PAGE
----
Zorgie Sanchez, senior in English with a minor in African American studies, loves literature, ethnic studies, writing, and the Blackhawks. Writing tutor since 2013, she began writing her novella, The Poet’s Guide to Heartbreak, in May of 2015. Read more about her writing journey here:
I began writing in the summer of 2013, not long after finishing my sophomore year of college. I found myself inspired by works I had read, and found that other people’s words just weren’t cutting it anymore. I had stories within me, and even though my writing was not at its prime, I needed to write. So I did. I wrote every day, hours at a time. It didn’t matter what I was writing, all that mattered to me was that I was –that I was finally doing something that had a purpose.
I never considered myself a writer, nor did I ever imagine that others would read my work. I found that my writing was something that wasn’t good enough to share, that it was something that people would mock me for doing. After all, I wasn’t writing anything academic or prestigious, nothing that would sell millions of copies. But I wanted feedback, for someone other than me to read my work. So under a pen name, I began publishing story after story on a writing website, and as time passed I began gaining fans. I began to see my work affecting others, changing their perspectives, soothing their souls. It was humbling to say the least, to be able to create something that could impact someone’s life even in the most minor way —to see that something that I kept hidden was good enough to receive awards, to gain a fan base, to hit hundreds of thousands of views. It still is. But nothing was more humbling than breaking the news to my friends and family that I was releasing my first novella.
My first self-published novella, The Poet’s Guide to Heartbreak, was inspired by my best friend. As a writer, the only way I have learned how to comfort is to write a note, a letter, or in her case, a short story. This story in particular started out as a way to mend my best friend’s heart back together, to say the words I couldn’t quite articulate to her without being redundant or cliché. What it ended up being was a chronicle of losing oneself and finding your way back.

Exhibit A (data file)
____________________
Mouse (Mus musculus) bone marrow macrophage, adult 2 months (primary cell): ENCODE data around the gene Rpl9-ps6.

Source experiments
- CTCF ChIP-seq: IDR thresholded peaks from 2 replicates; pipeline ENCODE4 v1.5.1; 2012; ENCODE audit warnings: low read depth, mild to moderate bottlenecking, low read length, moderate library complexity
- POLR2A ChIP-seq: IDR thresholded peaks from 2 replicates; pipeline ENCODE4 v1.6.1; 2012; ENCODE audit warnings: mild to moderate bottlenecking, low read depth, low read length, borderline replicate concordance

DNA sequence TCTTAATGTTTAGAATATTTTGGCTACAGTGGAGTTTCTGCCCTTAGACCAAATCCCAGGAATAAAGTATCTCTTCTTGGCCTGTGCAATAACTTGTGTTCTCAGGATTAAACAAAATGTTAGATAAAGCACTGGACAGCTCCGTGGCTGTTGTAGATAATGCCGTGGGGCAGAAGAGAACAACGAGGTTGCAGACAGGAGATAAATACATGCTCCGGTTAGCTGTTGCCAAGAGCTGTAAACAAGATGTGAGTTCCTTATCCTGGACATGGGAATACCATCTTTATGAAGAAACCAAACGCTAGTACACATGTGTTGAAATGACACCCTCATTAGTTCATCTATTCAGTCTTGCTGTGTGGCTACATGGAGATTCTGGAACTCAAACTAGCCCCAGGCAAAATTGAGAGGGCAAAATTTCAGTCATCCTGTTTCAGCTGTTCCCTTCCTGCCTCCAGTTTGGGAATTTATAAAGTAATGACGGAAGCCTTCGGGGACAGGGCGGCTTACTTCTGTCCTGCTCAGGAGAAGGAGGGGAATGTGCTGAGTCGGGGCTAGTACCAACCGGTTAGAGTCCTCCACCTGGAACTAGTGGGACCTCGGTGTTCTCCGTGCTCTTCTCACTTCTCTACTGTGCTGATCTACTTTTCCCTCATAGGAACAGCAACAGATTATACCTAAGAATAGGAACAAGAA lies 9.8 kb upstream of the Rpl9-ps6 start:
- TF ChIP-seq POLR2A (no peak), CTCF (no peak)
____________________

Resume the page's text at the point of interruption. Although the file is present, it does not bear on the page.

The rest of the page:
Going about publishing this novella was not an easy choice. I wrote it within three weeks and had published it under my pen name on the website upon which I have all my works. But I was conflicted with the choice of actually making it into a legitimate novel. The first thing that concerned me was the length, seeing as it is a short work. The second was the money, which with being a college student you can assume I have none.
I came across free self-publishing on both Amazon and Nook and decided that if I was going to do this, I would do it on my own. But without having any money to invest, that would mean that I would have to be my own editor, graphic artist, and promoter. So you could say this little novella became an extension of myself, seeing as I had to overlook every single aspect of its creation from start to finish.
If you consider your writing an extension of yourself, it can be incredibly difficult to get over the fear of sharing your work. I know that was the case with me. But in the end, what you’ve experienced, what you’ve felt, what you’ve written, will more times than not resonate with at least one person. Do not look to change the world with your writing; do not strive to sell millions of copies, or become the next Jane Austen or Stephen King. Do your own work justice. Do not compare it with anyone else’s. What you create is an extension of yourself, and that in and of itself is good enough to share with the world. Write for yourself. In the end, all that matters is that the stories within you are told.